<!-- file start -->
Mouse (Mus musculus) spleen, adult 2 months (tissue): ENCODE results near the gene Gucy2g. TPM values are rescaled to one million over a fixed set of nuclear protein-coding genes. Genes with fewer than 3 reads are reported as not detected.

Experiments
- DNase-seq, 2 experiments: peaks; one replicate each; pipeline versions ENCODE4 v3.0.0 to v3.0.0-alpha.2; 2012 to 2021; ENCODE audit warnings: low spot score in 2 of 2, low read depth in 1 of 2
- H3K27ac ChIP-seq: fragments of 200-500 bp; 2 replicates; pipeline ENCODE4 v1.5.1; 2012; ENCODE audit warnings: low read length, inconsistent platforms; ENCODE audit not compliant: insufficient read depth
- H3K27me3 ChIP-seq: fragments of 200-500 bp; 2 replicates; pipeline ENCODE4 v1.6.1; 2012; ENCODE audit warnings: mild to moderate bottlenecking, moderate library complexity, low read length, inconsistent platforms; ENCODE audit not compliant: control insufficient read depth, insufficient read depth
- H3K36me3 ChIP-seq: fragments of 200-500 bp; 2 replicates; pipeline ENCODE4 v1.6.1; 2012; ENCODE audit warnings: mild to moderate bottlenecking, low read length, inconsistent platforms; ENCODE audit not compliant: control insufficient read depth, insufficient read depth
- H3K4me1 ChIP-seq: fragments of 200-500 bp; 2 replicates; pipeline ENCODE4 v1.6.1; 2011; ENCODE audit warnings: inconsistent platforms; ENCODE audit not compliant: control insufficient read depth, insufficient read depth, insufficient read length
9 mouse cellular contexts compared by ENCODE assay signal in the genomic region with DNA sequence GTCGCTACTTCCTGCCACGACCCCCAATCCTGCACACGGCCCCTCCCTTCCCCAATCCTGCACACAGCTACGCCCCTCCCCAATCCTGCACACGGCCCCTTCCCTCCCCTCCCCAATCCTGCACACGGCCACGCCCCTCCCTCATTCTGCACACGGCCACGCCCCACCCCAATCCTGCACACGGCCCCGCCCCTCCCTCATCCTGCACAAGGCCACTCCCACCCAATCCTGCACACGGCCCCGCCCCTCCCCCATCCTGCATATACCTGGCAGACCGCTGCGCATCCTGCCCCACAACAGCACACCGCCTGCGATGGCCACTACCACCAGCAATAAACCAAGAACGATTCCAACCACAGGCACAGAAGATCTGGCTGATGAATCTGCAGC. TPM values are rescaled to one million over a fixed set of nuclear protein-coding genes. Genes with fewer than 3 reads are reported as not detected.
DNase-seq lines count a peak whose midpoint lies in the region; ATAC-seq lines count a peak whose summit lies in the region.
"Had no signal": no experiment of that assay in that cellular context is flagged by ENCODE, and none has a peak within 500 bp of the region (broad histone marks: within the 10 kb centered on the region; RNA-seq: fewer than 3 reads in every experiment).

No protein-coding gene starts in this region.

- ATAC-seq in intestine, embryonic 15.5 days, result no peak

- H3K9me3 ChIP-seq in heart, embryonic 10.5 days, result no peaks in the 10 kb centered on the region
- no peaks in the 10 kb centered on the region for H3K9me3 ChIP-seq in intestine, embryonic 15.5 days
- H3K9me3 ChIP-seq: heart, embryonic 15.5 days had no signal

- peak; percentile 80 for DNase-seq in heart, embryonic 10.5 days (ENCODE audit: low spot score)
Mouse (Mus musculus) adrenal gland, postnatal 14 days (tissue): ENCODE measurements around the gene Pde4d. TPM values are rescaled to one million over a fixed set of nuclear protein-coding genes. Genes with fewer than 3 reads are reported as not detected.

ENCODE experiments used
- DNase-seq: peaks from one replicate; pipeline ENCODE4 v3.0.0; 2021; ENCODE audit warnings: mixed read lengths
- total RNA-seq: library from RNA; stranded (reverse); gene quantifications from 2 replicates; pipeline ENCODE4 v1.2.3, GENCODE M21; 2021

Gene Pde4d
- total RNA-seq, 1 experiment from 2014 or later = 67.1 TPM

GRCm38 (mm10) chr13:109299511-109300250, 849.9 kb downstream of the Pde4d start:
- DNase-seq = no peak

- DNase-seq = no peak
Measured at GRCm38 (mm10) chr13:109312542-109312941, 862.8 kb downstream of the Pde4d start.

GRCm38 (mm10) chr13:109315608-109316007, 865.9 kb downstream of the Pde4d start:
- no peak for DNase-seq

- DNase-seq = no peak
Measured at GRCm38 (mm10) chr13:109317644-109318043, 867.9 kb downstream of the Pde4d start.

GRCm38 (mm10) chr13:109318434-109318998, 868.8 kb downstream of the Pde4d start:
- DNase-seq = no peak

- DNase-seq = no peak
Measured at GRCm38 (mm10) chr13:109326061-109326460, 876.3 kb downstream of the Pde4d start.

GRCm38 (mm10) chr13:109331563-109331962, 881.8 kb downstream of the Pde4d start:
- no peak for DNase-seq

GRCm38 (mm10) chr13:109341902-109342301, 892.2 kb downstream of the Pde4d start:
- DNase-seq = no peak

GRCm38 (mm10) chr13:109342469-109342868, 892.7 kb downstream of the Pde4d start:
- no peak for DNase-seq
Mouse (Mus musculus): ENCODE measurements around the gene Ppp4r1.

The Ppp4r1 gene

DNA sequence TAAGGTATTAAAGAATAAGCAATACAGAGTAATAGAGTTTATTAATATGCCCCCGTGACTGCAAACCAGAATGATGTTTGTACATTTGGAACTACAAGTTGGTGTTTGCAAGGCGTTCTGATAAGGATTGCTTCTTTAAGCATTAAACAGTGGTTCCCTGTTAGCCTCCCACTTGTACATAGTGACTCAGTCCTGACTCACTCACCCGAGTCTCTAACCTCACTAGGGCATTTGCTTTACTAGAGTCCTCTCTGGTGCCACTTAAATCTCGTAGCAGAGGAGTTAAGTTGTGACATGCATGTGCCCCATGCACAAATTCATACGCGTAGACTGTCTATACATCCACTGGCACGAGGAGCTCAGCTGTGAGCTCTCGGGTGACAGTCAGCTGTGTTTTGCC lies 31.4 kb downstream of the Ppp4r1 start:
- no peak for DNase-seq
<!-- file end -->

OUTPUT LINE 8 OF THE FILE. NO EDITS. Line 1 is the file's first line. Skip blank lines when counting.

9 mouse cellular contexts compared by ENCODE assay signal in the genomic region with DNA sequence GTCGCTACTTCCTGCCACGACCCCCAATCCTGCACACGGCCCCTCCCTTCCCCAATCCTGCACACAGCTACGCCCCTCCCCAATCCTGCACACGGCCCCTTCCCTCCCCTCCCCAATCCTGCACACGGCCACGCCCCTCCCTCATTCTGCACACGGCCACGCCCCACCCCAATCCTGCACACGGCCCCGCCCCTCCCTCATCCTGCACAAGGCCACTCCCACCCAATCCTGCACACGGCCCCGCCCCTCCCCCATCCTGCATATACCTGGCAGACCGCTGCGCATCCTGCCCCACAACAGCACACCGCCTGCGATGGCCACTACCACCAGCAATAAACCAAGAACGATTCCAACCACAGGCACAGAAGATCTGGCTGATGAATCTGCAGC. TPM values are rescaled to one million over a fixed set of nuclear protein-coding genes. Genes with fewer than 3 reads are reported as not detected.